Welcome to Functional Medicine Update™ for May, 1998. We are witnessing a transition in the new healthcare delivery system we call managed care. A recent article by Dr. Ronald Glasser, “The Doctor is Not In,” begins as follows:
“We are born, we live, and then we die, but these days we do so with less and less help from a medical profession paid to discount our suffering and ignore our pain. Proofs of the bitter joke implicit in the phrase ‘managed care’ show up in every morning’s newspaper, in casual conversations with relatives or friends recently returned from a hospital or from what was once thought of as a doctor’s office instead of an insurance company’s waiting room, and in a country generously supplied with competent and compassionate doctors, 160.3 million of us now find ourselves held captive to corporate health-care systems that earn $952 billion a year but can’t afford the luxury of a conscience or a heart.”
That is a powerful beginning to this essay, which appeared in the March issue of Harper’s Magazine, a publication that commonly has a liberal, but very insightful point of view into what is happening in our society. Dr. Glasser, a well-known writer on medical evaluation, is a pediatrician from Minneapolis and author of several books. In the Harper’s article he discusses the manifesto published recently in the Journal of the American Medical Association in response to the trend toward managed care. The 1997 manifesto states the following:
“The time we are allowed to spend with the sick shrinks under the pressure to increase throughput, as though we were dealing with industrial commodities rather than afflicted human beings…. Physicians and nurses are being prodded by threats and bribes to abdicate allegiance to patients, and to shun the sickest, who may be unprofitable. Some of us risk being fired or ‘delisted’ for giving, or even discussing, expensive services, and many are offered bonuses for minimizing care.”
Dr. Glasser believes the managed care system was meant not to care for sick people, but to take care of and manage money. It is evaluated on the basis of what he calls “medical loss ratio.” Medical loss ratio refers to individuals who use expensive medical services versus recruiting people into the system who are reasonably healthy and do not use medical services. The goal is to be a highly profitable, managed care HMO provider. You get all the people who do not use the services, and as soon as they get sick, you try to get them out of your system because that makes it unprofitable. It presses doctors into ever-increasing cost constraints and judgments about how to apply technology. This article is a useful review of where we are today in the transition phase in the evolution of our healthcare system.
I take exception to one point Dr. Glasser made, however. That is the foundation of functional, predictive, and preventive medicine. I use this example in this month’s discussion because it opens the door to what we are trying to accomplish in functional medicine. With a tongue-in-cheek approach, Dr. Glasser goes on to say:
“SICKNESS IS THE PATIENT’S FAULT, AND DEATH IS A PREVENTABLE DISEASE: Because we live in a society that equates youth and wellness with intelligence and superior moral character, the health-care industry can pretend that it really isn’t supposed to do anything at all. If the patient hadn’t been so careless – if he or she had given up smoking and drinking, read the complete works of Andrew Weil, cut down on the day’s fat intake, checked the blood pressure, ridden the stationary bicycle, ingested the correct amounts of garlic and zinc, gotten in touch with the inner child – then the patient wouldn’t be making so many awful noises, wouldn’t be conspiring to harm the ‘medical-loss ratio,’ wouldn’t be bothering doctors (busy and important people, albeit overpaid) with the miserable proofs of their weakness and stupidity.”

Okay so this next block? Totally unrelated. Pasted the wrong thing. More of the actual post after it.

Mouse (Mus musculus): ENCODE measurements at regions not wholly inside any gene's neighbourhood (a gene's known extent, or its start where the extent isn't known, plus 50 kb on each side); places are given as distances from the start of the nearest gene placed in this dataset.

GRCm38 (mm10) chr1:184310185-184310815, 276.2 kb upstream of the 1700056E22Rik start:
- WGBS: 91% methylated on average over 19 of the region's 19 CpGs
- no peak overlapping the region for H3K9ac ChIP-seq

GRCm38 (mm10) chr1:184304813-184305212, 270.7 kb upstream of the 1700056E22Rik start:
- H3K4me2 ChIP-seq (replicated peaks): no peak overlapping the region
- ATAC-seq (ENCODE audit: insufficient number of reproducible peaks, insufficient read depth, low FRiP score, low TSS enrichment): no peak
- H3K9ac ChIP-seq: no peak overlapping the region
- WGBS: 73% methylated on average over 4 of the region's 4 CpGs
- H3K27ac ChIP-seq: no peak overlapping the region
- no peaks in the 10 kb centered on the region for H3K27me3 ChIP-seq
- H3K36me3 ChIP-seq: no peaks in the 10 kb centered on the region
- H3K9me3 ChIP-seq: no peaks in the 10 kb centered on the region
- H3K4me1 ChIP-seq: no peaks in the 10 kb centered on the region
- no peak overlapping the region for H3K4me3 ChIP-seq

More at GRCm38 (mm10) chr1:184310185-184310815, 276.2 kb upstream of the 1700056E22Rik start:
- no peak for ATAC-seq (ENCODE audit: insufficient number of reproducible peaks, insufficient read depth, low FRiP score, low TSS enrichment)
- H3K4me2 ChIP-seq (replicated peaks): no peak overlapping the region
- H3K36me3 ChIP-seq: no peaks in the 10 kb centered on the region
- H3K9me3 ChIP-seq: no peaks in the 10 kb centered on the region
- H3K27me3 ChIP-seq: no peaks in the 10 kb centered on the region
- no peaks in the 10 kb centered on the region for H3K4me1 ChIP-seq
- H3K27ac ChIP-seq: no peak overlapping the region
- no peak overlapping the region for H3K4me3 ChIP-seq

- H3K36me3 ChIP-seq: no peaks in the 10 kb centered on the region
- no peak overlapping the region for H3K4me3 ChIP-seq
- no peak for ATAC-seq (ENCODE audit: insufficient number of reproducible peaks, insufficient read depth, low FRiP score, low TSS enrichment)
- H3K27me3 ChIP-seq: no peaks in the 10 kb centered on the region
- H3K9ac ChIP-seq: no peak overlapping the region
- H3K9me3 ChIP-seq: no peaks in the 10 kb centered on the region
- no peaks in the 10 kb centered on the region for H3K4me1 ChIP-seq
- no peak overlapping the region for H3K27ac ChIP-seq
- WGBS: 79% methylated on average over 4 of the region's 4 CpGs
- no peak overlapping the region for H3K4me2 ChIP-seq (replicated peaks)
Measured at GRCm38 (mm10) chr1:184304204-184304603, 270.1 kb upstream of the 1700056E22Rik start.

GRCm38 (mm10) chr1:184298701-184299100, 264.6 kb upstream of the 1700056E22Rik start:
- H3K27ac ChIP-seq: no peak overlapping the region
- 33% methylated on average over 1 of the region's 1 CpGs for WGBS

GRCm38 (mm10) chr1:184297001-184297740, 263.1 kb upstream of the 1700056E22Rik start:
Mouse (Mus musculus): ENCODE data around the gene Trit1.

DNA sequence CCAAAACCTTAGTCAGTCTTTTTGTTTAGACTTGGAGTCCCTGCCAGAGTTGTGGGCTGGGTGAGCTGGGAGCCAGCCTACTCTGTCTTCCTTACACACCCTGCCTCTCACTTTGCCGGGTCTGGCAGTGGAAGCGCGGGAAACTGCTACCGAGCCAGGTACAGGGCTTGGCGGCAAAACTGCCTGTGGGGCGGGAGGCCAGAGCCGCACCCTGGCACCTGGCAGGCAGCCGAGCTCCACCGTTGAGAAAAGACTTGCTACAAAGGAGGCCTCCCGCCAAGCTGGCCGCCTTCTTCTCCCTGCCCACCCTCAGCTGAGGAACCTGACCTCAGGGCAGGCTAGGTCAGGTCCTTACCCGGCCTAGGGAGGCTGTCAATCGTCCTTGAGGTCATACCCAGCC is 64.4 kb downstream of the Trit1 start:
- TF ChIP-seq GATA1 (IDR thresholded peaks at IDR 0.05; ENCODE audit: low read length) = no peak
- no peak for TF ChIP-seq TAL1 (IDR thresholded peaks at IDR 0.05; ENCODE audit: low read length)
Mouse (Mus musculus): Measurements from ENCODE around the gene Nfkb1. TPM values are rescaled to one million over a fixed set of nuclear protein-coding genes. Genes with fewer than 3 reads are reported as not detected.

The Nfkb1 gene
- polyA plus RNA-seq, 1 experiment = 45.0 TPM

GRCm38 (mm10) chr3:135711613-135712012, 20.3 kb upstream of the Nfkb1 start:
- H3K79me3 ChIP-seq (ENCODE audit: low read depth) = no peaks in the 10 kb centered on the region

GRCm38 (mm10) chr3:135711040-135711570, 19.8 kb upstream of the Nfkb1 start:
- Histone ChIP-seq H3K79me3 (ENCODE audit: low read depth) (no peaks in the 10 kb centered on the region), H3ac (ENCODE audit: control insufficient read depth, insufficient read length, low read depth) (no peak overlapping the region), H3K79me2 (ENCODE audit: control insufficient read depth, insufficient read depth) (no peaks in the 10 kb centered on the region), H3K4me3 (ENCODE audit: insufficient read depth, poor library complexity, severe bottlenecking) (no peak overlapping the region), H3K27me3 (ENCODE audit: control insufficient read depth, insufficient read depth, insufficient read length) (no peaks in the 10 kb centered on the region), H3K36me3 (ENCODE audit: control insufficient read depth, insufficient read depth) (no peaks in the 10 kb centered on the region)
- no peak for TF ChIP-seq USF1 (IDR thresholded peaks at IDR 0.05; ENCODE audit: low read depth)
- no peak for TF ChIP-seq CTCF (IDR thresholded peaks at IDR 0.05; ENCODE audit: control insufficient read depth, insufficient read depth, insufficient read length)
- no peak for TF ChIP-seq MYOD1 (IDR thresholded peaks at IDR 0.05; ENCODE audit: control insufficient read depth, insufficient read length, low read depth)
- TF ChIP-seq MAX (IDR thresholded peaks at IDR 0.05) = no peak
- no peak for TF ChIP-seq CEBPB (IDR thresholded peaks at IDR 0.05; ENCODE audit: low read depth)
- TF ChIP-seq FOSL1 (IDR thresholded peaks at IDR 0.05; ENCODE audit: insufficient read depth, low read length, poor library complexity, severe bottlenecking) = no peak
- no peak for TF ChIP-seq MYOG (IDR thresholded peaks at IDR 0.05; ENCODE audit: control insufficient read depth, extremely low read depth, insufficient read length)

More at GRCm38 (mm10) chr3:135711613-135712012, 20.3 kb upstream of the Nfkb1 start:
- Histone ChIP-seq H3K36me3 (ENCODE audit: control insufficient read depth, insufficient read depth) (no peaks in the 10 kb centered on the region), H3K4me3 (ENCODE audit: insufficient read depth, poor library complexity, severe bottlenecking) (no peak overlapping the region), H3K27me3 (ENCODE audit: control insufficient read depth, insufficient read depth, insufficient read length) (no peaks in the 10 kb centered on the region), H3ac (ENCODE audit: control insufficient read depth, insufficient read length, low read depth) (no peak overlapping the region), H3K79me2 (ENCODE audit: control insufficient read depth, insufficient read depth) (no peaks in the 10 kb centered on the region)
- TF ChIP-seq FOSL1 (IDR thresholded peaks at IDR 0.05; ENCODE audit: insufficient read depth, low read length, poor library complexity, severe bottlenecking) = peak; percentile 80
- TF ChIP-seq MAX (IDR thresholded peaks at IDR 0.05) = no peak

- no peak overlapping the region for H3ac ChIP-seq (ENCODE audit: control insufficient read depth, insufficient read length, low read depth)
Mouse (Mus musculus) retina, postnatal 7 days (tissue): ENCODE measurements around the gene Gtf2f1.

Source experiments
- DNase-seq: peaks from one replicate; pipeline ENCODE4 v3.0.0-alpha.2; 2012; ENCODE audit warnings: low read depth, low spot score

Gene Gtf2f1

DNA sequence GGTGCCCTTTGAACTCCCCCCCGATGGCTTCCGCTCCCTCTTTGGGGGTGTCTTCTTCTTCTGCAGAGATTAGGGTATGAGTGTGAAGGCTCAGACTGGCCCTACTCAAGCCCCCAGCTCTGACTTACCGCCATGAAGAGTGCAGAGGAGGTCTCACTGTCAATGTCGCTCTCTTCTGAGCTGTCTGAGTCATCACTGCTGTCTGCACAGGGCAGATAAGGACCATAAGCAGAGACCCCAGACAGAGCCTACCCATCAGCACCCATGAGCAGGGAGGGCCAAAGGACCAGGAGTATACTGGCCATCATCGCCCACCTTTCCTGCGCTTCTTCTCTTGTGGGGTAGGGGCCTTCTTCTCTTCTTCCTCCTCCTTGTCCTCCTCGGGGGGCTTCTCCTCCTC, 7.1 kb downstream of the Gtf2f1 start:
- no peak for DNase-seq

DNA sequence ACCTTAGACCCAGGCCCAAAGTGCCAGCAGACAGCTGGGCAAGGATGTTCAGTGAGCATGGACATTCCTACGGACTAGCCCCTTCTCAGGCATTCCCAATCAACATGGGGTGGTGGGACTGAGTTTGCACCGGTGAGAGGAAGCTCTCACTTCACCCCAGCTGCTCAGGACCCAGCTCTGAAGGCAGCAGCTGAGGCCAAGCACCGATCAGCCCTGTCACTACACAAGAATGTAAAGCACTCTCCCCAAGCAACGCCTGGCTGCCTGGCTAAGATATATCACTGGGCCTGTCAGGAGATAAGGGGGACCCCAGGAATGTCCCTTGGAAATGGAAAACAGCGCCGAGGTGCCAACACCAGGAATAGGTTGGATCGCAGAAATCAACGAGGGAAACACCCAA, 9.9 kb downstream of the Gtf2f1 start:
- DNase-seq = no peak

“No health plan advertises the fact that a good many patients admitted to the hospital with a diagnosis of a myocardial infarct have few or none of the so-called risk factors for a heart attack. They are not smokers; they are not overweight; they are not hypertensive; they exercised; they have normal cholesterol. No plan sends out notices or memos that one in 25 births will have a congenital defect, or that a third of patients with diabetes run the risk of going blind.”
“In truth, it is a dangerous world out there.”
While I congratulate Dr. Glasser for helping the reader understand the origin of problems with the present medical system – he eloquently points out that the excessive focus on medical loss ratio through managed care as a way of purportedly increasing cost efficiency of healthcare delivery occurs at the expense of quality care to the medically disadvantaged, I take exception to his view on the value of predictive medical services. He suggests that sickness is now being defined as the patient’s fault. “Because we live in a society that equates youth and wellness with intelligence and superior moral character,” he says, “the health-care industry can pretend that it is not really supposed to do anything at all.” He implies that a doctor who is providing preventive medical services – what we might call functional medicine – is not doing real medicine. The illustrations incorporated into this essay are photographs of intubated, anesthetized patients receiving high technology “real” medicine. The examples with which Dr. Glasser uses to reinforce his thesis that illness strikes even the best-intended individuals and wellness medicine is of little value include: myocardial infarction in the absence of the usual risk factors for heart disease, the 1 in 25 infants born with a defect, and the one third of patients with diabetes who risk going blind.